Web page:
Former Director of the Institute of African Studies at the University of Ghana, Prof Abena Takyiwaa Manuh, has bemoaned the treatment women generally receive in Ghana.
According to her, though women make up a majority of the country’s population, their citizenship is not taken seriously.
In an interview with Dr Kwabena Opuni-Frimpong on ‘What is Next?’ Prof Manuh noted that women are usually treated as decorations in the country and are usually not given the opportunity to take serious decisions for themselves.
“Women are 51% of this country. Where are they when it comes to taking the serious decisions, where are they when it comes to industry. Women have not been integrated into the mainstream of this country that is why it is easy to present them as marginalised. They are vulnerable, we do things for them. They don’t do things themselves,” she said.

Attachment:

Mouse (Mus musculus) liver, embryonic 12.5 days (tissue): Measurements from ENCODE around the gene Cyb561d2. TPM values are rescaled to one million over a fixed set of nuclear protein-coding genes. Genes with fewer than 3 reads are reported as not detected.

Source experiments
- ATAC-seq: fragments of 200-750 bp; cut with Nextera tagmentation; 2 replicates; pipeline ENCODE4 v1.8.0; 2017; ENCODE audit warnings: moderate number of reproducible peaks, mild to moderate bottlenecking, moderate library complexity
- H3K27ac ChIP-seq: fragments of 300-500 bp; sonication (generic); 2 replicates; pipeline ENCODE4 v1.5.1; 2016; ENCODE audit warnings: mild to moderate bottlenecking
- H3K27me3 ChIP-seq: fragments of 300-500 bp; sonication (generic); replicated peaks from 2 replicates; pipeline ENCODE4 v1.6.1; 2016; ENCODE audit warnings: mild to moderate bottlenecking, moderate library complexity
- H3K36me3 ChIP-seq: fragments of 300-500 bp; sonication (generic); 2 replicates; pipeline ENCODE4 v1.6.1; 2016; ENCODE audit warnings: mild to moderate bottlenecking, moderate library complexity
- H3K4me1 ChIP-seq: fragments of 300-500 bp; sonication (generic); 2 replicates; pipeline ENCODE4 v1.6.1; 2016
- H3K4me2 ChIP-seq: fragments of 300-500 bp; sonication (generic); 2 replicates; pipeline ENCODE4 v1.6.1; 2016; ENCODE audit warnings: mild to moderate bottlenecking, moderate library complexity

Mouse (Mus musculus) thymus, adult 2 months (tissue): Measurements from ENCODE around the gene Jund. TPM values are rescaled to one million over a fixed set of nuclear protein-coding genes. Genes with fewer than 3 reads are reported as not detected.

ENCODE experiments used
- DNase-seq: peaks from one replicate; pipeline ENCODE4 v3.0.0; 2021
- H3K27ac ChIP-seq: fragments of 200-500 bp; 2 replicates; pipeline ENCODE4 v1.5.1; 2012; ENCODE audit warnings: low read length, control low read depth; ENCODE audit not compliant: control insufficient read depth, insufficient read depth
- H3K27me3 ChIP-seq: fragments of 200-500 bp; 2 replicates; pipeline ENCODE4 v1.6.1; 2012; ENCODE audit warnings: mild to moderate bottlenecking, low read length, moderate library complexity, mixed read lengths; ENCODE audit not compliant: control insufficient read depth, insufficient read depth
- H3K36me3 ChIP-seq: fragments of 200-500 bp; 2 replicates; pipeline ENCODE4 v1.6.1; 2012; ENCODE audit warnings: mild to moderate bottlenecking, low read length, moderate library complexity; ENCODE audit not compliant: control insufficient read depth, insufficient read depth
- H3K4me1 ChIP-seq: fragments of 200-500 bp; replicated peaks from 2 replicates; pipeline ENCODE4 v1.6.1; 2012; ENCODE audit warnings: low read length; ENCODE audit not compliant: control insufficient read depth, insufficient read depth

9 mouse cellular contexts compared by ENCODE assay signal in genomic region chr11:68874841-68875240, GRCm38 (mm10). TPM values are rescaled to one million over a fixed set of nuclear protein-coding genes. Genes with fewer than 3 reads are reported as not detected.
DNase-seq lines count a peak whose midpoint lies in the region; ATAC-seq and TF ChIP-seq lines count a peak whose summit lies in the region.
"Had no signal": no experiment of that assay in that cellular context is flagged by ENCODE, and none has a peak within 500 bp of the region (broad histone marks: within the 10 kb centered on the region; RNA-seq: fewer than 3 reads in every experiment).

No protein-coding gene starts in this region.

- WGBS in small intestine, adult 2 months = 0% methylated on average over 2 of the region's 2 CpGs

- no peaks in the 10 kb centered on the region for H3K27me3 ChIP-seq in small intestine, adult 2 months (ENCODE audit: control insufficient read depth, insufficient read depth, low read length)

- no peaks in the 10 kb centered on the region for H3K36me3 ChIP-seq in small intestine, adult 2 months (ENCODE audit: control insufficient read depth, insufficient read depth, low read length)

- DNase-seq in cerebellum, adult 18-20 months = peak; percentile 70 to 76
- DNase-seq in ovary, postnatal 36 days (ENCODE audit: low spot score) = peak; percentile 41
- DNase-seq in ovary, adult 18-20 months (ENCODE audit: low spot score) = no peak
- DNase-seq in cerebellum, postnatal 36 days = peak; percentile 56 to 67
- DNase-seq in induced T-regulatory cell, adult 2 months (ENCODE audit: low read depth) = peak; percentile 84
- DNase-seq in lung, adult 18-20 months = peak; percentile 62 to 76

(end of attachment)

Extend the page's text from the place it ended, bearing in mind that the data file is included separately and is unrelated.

With the issue of witchcraft allegations against women becoming a major topic in the country after the gruesome murder of a 90-year-old woman at Kafaba in the Savannah region, Prof Manuh noted that giving women equal education and career opportunities will help end the witchcraft accusations against many vulnerable women in the country.
“If I didn’t have the opportunity, I’m 68, somebody could tag me as a witch. Nobody will dare call me a witch in my family or anywhere else. This is what happens when women are poor, uneducated, widows, women without children, they are the ones who become the witches.”
Prof Takyiwa Manuh believes the tagging of women as witches and their subsequent maltreatment will end if perpetrators are prosecuted and duly punished.